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2) 🤔 Badly Configured Container Images & Containers: If an attacker is able to modify the Dockerfile, it’s possible for them to take malicious actions such as adding malware or crypto-mining software into the image, accessing build secrets and privilege escalation, etc. These are very dangerous activities for container systems. To prevent this, we need to write our Dockerfiles with security best practices. Here are some best practices that I’ve recommended:

  • You should use an image from a trusted registry. Please do not use any base images that are not verified, or built by someone that you do not know. Attackers love this way to catch you.

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  • You should use smaller base images for your infrastructure. When you use the smaller one, you have less unnecessary code and a smaller attack surface.

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  • Please do not be root and run any code with root in your Dockerfile. You should always define a user with at least a privilege approach. Root users are always critical to us.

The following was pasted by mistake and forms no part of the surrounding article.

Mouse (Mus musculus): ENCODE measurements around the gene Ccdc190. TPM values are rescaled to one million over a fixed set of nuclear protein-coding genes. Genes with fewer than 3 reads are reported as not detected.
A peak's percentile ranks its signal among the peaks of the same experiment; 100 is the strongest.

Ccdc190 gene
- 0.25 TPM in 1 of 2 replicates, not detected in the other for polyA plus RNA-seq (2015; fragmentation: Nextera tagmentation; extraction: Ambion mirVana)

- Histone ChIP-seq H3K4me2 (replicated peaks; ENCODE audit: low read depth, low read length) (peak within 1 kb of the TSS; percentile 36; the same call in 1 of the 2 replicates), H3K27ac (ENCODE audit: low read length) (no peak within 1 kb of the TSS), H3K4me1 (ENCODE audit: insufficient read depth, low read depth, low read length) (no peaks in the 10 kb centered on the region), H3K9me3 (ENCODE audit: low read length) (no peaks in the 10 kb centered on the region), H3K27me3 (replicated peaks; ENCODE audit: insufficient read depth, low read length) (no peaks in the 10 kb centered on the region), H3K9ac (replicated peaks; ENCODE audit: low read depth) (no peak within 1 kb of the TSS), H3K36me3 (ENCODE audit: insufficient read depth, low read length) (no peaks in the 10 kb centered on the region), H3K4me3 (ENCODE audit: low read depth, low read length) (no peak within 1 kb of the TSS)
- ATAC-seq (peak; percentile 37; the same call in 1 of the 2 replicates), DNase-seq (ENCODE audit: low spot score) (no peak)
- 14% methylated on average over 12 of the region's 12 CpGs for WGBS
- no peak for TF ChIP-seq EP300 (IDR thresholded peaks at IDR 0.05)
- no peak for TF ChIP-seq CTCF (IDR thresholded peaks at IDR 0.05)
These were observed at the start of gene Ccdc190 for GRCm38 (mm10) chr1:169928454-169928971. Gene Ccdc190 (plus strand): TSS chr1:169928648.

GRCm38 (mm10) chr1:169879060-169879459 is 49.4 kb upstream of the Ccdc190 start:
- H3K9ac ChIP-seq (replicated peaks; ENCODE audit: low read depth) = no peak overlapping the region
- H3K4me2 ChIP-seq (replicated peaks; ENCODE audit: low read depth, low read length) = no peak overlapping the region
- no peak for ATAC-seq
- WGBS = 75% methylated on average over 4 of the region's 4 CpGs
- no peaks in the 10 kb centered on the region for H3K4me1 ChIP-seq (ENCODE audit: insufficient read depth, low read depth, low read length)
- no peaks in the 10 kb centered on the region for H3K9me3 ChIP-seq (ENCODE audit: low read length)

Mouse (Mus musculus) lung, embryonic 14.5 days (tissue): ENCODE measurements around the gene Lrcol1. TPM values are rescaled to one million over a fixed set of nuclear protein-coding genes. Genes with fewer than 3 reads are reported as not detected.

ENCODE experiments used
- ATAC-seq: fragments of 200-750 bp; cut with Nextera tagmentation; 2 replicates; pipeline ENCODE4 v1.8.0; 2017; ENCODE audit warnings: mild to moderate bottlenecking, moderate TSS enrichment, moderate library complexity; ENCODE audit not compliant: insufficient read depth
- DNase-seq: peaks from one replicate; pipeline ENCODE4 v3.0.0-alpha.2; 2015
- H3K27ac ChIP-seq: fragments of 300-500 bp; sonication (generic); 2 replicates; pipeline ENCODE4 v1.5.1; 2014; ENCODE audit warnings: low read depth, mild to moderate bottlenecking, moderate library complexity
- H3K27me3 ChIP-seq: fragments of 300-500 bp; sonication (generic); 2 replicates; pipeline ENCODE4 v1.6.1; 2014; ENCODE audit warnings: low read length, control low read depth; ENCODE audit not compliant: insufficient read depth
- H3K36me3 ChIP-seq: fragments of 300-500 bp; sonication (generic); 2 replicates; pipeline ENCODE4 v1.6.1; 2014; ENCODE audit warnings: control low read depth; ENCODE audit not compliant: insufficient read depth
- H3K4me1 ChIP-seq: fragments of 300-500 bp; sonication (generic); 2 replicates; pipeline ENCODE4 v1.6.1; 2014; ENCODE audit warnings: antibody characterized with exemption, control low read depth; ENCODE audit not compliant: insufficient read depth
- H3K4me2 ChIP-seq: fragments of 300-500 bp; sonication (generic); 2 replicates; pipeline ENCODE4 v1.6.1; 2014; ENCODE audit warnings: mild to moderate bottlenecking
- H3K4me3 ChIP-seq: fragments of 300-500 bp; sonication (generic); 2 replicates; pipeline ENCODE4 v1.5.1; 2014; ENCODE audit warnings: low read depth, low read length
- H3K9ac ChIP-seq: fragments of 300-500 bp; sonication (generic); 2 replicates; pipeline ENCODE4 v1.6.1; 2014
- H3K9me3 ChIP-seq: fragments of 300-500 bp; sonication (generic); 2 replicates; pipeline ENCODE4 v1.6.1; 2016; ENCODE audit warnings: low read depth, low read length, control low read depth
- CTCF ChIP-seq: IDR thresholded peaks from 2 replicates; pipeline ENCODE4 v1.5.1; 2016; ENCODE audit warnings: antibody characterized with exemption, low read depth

• Remote code execution scenarios are critical for containers. You should check your RUN command to prevent running the codes that you don’t have or attackers can. You should audit your RUN command logs regularly. Also, access control is critical at this point. You need to clarify and define which users in your system have the change RUN command.

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  • For your Dockerfiles, you can also scan them. There are lots of tools that can check your Dockerfiles. They will validate if Dockerfile is compliant with Docker best practices such as not using root user, making sure a health check exists, and not exposing the SSH port. You can use Snyk and Checkov.